The CWA’s (Communication Workers of America union) Alliance@IBM Employees jobs cuts website has an interesting view of what’s going on inside IBM from its union employees in lieu of all the constant layoffs that are going on despite record quarterly profits.
Seems like no matter how good the quarterly numbers come in, more employee layoffs result in the U.S. and the number of employees increase in India and China.
In 2000, IBM had a U.S. workforce of 153,587; in 2014, it’s an estimated 83,000.
Lately, it looks like IBM HR is manipulating annual employee performance review scores as a way to cut workers and then skip paying full severance to those they lay off. This was GE CEO Jack Welch’s favorite way to keep employees on edge and goose up earnings.
It’s been a mess over at IBM since back in 1993 when Lou Gerstner was hired by the Board to run IBM. One of his first actions was to cut 60,000 jobs to the tune of $8.9 billion in write-offs.
There continued to be layoffs throughout his tenure, but IBM kept numbers low enough to stay off the news programs and out of the main news pages; at one point IBM estimated that keeping layoff numbers just under 7000 per month would avoid excessive scrutiny and bad press for a company that was allegedly rebounding.
Gerstner was strictly a numbers guy. He went to Harvard and came to IBM via McKinsey & Company management consultants, American Express, and RJR Nabisco. KKR (Kravis Kohlberg Roberts &Co.) is the notorious leveraged buyout firm who acquired RJR Nabisco and installed Gerstner as its CEO. The RJR Nabisco takeover inspired the book and movie “Barbarians at the Gate: The Fall of RJR Nabisco“, an ode to corporate greed and stupidity. After the acquisition was completed, RJR Nabisco was broken up and sold off piece-by-piece until it stopped operating as a single entity in 1999.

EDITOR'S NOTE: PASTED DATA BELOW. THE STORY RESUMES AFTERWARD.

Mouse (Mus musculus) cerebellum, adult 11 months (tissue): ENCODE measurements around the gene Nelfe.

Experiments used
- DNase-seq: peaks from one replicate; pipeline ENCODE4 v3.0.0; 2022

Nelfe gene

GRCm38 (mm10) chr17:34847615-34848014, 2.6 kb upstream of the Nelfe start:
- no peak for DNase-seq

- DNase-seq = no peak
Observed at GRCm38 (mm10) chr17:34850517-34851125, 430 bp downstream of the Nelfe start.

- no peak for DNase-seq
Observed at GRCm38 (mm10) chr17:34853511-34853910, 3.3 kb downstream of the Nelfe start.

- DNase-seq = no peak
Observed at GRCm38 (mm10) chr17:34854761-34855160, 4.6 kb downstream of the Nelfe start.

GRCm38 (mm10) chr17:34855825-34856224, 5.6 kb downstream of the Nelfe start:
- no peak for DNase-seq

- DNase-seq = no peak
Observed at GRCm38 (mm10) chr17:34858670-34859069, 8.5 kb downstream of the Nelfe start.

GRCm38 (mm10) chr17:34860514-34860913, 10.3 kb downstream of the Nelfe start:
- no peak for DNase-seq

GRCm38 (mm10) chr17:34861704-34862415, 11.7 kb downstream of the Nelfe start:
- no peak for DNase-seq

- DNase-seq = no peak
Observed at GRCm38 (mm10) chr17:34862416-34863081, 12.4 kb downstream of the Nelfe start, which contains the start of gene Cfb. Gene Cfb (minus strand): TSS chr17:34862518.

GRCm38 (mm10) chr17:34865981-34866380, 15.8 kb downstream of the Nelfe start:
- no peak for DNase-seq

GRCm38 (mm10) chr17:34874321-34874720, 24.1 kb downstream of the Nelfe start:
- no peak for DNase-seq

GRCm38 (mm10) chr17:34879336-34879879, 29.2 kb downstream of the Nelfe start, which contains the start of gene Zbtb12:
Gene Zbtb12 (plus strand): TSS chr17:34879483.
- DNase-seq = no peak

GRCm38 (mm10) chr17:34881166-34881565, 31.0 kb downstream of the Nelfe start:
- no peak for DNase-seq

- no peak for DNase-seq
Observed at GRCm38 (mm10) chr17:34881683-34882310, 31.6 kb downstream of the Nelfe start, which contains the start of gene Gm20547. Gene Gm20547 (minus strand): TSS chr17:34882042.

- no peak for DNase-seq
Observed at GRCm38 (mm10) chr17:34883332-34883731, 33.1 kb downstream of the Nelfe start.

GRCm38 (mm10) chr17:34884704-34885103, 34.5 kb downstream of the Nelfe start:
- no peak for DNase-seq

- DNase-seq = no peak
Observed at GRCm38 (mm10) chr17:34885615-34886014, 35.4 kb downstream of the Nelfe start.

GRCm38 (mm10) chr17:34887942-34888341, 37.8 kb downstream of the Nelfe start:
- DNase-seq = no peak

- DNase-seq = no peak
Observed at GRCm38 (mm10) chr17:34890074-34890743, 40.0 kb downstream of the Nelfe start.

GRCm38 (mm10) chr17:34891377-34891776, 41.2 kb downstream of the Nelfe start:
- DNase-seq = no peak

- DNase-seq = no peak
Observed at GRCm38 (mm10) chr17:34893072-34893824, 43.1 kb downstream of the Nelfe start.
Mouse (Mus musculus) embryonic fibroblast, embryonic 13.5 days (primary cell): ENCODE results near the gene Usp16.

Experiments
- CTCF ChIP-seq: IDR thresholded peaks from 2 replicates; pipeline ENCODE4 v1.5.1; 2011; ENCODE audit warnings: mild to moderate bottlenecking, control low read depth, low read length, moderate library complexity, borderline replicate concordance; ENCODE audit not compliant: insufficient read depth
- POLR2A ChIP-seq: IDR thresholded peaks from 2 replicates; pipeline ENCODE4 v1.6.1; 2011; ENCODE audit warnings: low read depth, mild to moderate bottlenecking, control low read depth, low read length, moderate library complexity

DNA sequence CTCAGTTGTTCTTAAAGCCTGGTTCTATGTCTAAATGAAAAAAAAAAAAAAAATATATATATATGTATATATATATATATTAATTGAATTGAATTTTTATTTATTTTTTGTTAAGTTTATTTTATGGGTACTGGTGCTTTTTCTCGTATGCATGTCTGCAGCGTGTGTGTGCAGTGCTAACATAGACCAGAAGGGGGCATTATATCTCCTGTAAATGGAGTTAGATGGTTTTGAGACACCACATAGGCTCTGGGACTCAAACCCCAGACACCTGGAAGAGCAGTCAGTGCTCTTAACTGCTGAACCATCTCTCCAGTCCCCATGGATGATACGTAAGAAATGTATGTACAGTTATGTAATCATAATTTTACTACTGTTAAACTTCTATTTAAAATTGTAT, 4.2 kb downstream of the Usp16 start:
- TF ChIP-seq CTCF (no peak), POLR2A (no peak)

While he was at IBM, Gerstner implemented a lot of gimmicks to increase the stock price and company valuation including enacting stock buybacks when the stock price was at its highest, which is a very stupid use of money, unless of course it’s being done to increase one’s own bonus.
In one of his numerous grabs for taxpayer dollars for corporate welfare, there was Gerstner was on-stage with Bush collecting a huge government handout (well over $1 billion) for “business interruption” compensation resulting from the 9/11 attacks. IBM increased the amount of local, state, and federal tax breaks and subsidies it collected during Gerstner’s term. Some states found out too late that IBM would grab the money and then close their facilities at a later date leaving people unemployed and taxpayers holding the bag.
In another Gerstner move, employees were classified as management (staff) in order to avoid paying overtime; most employees regularly put in between 50-60 hours per week for 40 hours pay.
One of his final acts was to convert pension plans from traditional defined benefit pensions to 401Ks. They did this over a weekend to attract as little attention as possible from employees.
Continue reading What has IBM Wrought?